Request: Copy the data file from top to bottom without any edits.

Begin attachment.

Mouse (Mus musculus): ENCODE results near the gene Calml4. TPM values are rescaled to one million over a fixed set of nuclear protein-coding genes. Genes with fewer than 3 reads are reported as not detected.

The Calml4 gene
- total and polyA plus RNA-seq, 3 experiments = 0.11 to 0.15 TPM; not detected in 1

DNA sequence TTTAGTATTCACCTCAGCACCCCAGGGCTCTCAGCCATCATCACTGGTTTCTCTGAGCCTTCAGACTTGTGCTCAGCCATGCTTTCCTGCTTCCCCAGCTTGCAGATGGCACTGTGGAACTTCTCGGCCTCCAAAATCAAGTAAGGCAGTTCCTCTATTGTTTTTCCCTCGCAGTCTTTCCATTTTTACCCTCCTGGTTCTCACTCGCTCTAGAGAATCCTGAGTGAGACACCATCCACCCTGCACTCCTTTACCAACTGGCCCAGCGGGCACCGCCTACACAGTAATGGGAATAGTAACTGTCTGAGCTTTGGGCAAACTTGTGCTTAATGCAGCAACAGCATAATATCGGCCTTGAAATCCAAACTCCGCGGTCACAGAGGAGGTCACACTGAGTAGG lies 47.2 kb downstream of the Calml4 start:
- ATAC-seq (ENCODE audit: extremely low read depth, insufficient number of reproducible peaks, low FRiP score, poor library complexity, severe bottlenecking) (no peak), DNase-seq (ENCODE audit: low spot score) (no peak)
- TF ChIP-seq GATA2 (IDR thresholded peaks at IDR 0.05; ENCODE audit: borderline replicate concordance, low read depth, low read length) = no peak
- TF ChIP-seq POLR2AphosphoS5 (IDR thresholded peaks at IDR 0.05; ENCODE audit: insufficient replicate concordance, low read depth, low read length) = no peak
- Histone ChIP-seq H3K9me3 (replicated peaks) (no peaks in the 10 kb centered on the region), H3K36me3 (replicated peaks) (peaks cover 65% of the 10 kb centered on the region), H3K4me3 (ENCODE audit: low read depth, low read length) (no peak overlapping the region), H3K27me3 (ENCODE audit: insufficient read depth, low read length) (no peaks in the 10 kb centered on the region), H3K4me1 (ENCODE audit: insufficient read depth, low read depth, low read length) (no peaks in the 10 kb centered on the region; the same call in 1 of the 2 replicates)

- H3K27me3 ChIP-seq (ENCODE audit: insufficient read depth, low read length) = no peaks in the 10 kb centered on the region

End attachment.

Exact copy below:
Mouse (Mus musculus): ENCODE results near the gene Calml4. TPM values are rescaled to one million over a fixed set of nuclear protein-coding genes. Genes with fewer than 3 reads are reported as not detected.

The Calml4 gene
- total and polyA plus RNA-seq, 3 experiments = 0.11 to 0.15 TPM; not detected in 1

DNA sequence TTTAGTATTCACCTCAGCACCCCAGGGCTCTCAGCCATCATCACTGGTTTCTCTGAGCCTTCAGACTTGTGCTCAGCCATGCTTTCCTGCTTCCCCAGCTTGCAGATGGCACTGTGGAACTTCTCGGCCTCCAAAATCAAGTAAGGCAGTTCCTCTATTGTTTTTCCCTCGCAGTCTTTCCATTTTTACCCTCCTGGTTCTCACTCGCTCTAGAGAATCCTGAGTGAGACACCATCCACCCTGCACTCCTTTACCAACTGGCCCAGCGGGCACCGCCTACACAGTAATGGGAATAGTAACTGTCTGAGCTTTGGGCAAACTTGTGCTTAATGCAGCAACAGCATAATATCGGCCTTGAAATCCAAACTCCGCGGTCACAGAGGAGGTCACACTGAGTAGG lies 47.2 kb downstream of the Calml4 start:
- ATAC-seq (ENCODE audit: extremely low read depth, insufficient number of reproducible peaks, low FRiP score, poor library complexity, severe bottlenecking) (no peak), DNase-seq (ENCODE audit: low spot score) (no peak)
- TF ChIP-seq GATA2 (IDR thresholded peaks at IDR 0.05; ENCODE audit: borderline replicate concordance, low read depth, low read length) = no peak
- TF ChIP-seq POLR2AphosphoS5 (IDR thresholded peaks at IDR 0.05; ENCODE audit: insufficient replicate concordance, low read depth, low read length) = no peak
- Histone ChIP-seq H3K9me3 (replicated peaks) (no peaks in the 10 kb centered on the region), H3K36me3 (replicated peaks) (peaks cover 65% of the 10 kb centered on the region), H3K4me3 (ENCODE audit: low read depth, low read length) (no peak overlapping the region), H3K27me3 (ENCODE audit: insufficient read depth, low read length) (no peaks in the 10 kb centered on the region), H3K4me1 (ENCODE audit: insufficient read depth, low read depth, low read length) (no peaks in the 10 kb centered on the region; the same call in 1 of the 2 replicates)

- H3K27me3 ChIP-seq (ENCODE audit: insufficient read depth, low read length) = no peaks in the 10 kb centered on the region